« Reply #6 on: July 04, 2016, 03:17:40 pm »
or buy a pin-compatable flash based device with ICP interface :)

Even if there is a pin-compatible replacement for the 8741, I would have to port the Software (which I would have to disassemble and then understand) to restore the functionality to my PM6654C counter (which is the primary reason why I'm building this). I guess that would be quite a bit harder to do. :)
Do you know of any pin-compatible devices?

Offline batteksystem

  • Regular Contributor
  • *
  • Posts: 167
  • Country: hk
    • My ebay store
Re: Simple Programmer for vintage Intel MCS-48 Microcontroller
« Reply #7 on: July 04, 2016, 04:30:23 pm »
Because my PM6654C counter stopped working just about a week after I installed a self-made OCXO-Module, I spent basically the whole saturday trying to pin down the problem, which led me to believe that the Intel 8741 processor is the cause (see my thread in the repair-forum for more details).
A bad 8741 is rather problematic, because I only have a TL866-Programmer here, which cannot program the MCS-48/UPI-41 Microcontroller-Series. Aside from really expensive programmers, only the Willem Programmer with the LPT-Connector seems to be compatible, but investing 50+ Euros for a programmer that would arrive in about 4 weeks was out of the question. The same obviously goes for the expensive ones.
So I decided to make my own.

The MCS-48 Microcontroller-Series is controlled by first latching the Address into the processor, then applying the data, providing 21V to VDD and then pulsing the PROG-Pin with +18V for 50ms. Repeat that 1024 or 2048 times and the program is transferred to the internal memory.

For the controller I chose to use one of the many Arduino Nanos I bought some time ago on ebay for 3€ a piece.
To make the Power-Supply simpler, the required input-voltage is 21,5V and the +18,5V and +6V (Supply-Voltages slightly higher to account for Vdrop in the Diodes) are provided by LM317s.
BC327 PNP Transistors are used to toggle between 5V and the higher voltages, pins that require +5V max are directly connected to the Arduino Nano.

Because I was extra-lazy, I wrote the Software in a way that the program that is about to be programmed into the Micro is stored inside the Arduino Sketch. To make sending the data and getting program-messages via Serial Connection possible, I wired the Nano in a way that requires some bit-shifting in the software, but keeps the Serial IN/OUT-Pins free (Pins 0 and 1 of PORT D).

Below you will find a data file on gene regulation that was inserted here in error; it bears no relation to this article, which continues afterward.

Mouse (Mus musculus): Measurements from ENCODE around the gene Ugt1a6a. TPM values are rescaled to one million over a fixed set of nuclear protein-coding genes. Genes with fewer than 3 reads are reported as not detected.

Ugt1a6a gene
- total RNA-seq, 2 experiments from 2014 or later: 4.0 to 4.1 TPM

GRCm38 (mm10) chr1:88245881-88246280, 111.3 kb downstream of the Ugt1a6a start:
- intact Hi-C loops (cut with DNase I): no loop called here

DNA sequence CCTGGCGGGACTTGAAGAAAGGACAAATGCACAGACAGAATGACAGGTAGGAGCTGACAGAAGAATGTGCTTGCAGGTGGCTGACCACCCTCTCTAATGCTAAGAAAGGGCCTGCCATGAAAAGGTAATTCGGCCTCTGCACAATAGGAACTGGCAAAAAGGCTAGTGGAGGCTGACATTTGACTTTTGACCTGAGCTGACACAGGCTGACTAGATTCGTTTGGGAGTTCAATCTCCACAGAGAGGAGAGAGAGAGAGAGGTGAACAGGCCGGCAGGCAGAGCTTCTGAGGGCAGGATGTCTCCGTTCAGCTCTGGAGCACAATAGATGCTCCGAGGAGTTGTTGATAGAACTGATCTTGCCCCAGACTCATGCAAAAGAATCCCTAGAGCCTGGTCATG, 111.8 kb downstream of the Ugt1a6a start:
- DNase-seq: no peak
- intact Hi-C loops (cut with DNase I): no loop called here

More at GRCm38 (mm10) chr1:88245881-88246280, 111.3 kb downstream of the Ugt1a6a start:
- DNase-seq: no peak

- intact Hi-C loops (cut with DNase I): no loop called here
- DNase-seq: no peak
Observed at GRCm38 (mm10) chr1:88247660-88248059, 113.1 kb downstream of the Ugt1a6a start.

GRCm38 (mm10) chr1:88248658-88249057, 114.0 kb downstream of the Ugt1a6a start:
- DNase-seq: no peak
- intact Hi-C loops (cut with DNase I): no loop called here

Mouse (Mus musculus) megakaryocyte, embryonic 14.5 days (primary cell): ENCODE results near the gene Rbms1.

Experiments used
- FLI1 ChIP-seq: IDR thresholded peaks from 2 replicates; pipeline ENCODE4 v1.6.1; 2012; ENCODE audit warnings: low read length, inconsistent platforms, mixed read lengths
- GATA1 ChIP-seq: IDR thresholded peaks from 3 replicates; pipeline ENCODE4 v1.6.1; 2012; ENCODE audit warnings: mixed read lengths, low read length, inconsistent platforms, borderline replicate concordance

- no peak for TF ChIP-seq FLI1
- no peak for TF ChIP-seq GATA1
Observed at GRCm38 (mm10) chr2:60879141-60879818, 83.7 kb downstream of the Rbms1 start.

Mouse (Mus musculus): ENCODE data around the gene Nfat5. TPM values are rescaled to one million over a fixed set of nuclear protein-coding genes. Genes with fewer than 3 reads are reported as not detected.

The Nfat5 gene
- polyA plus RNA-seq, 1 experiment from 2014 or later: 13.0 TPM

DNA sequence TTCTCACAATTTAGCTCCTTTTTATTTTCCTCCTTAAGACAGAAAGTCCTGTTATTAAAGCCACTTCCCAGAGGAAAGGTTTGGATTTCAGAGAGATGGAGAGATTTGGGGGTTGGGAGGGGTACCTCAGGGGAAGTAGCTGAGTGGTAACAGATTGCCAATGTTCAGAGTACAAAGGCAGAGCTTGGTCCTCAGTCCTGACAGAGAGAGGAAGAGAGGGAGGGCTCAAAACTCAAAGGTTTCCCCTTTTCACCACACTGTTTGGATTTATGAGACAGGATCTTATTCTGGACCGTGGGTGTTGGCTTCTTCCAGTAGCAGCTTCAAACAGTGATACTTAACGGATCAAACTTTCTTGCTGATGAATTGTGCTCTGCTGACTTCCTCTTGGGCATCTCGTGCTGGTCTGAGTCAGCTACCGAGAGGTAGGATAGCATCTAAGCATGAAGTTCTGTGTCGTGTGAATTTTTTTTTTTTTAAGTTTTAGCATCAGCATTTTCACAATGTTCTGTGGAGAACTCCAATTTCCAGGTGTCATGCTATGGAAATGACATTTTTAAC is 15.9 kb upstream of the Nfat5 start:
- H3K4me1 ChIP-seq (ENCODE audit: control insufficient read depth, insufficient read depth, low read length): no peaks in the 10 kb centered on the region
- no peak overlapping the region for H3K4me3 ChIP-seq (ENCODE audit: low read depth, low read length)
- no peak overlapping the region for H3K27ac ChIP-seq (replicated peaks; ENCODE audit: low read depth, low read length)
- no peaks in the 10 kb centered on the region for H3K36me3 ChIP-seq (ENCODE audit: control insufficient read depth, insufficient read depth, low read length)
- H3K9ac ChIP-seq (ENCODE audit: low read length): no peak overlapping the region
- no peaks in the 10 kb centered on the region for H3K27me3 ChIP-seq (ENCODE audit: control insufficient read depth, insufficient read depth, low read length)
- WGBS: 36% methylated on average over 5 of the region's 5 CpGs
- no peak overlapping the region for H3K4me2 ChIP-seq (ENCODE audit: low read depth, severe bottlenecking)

Care must be taken when building this thing though, because PB4 and PB3 are switched around (see Arduino Nano Pinout: https://bigdanzblog.wordpress.com/2015/01/30/cant-get-i2c-to-work-on-an-arduino-nano-pinout-diagrams/).
It should also be possible to build this thing with other Arduinos and put it together on a breadboard.

Btw. If you start messing around with these devices, a UV-Eraser is a must! :)

I hope this helps other people who came across these Micros, which seem to have been quite popular in the 80s - at least with Philips engineers :)

Datasheet for the UPI-41 - including the programming-procedure and the same for the MCS-48: http://www.intel.com/design/archives/periphrl/docs/29025601.pdf

Where can you buy such old IC anyway?

Offline edavid

  • Super Contributor
  • ***
  • Posts: 2858
  • Country: us
Re: Simple Programmer for vintage Intel MCS-48 Microcontroller
« Reply #8 on: July 04, 2016, 05:31:21 pm »
Even if there is a pin-compatible replacement for the 8741, I would have to port the Software (which I would have to disassemble and then understand) to restore the functionality to my PM6654C counter (which is the primary reason why I'm building this). I guess that would be quite a bit harder to do. :)

An AVR or ARM is probably fast enough to run a MCS48 emulator :)

Where can you buy such old IC anyway?

eBay or Utsource.

Vintage erasable parts like this are easy to find, since they were almost always socketed.
 

Offline voltsandjolts

  • Supporter
  • ****
  • Posts: 755
  • Country: gb
Re: Simple Programmer for vintage Intel MCS-48 Microcontroller
« Reply #9 on: July 06, 2016, 07:45:23 am »

There is a very nice German device programmer called the Galep 5 which lists D8741A as supported:

http://www.conitec.com/english/galep5device_list.htm

I have access to one so if you are stuck you could send it to me. I don't have a UV eraser though!
 

Offline Kjelt

  • Super Contributor
  • ***
  • Posts: 5738
  • Country: nl
Re: Simple Programmer for vintage Intel MCS-48 Microcontroller
« Reply #10 on: July 06, 2016, 08:04:15 am »
Can you read/extract the software ?
Could it be an option to make an adapterpcb with a romless version of the 8741 such as the 8039 with an external eprom (2732 or modern eeprom version) ?

 

Offline edavid

  • Super Contributor
  • ***
  • Posts: 2858
  • Country: us
Re: Simple Programmer for vintage Intel MCS-48 Microcontroller
« Reply #11 on: July 06, 2016, 03:40:26 pm »
Can you read/extract the software ?
Could it be an option to make an adapterpcb with a romless version of the 8741 such as the 8039 with an external eprom (2732 or modern eeprom version) ?

The 8041 doesn't really support external ROM.
 

Offline stj

  • Super Contributor
  • ***
  • Posts: 2156
  • Country: gb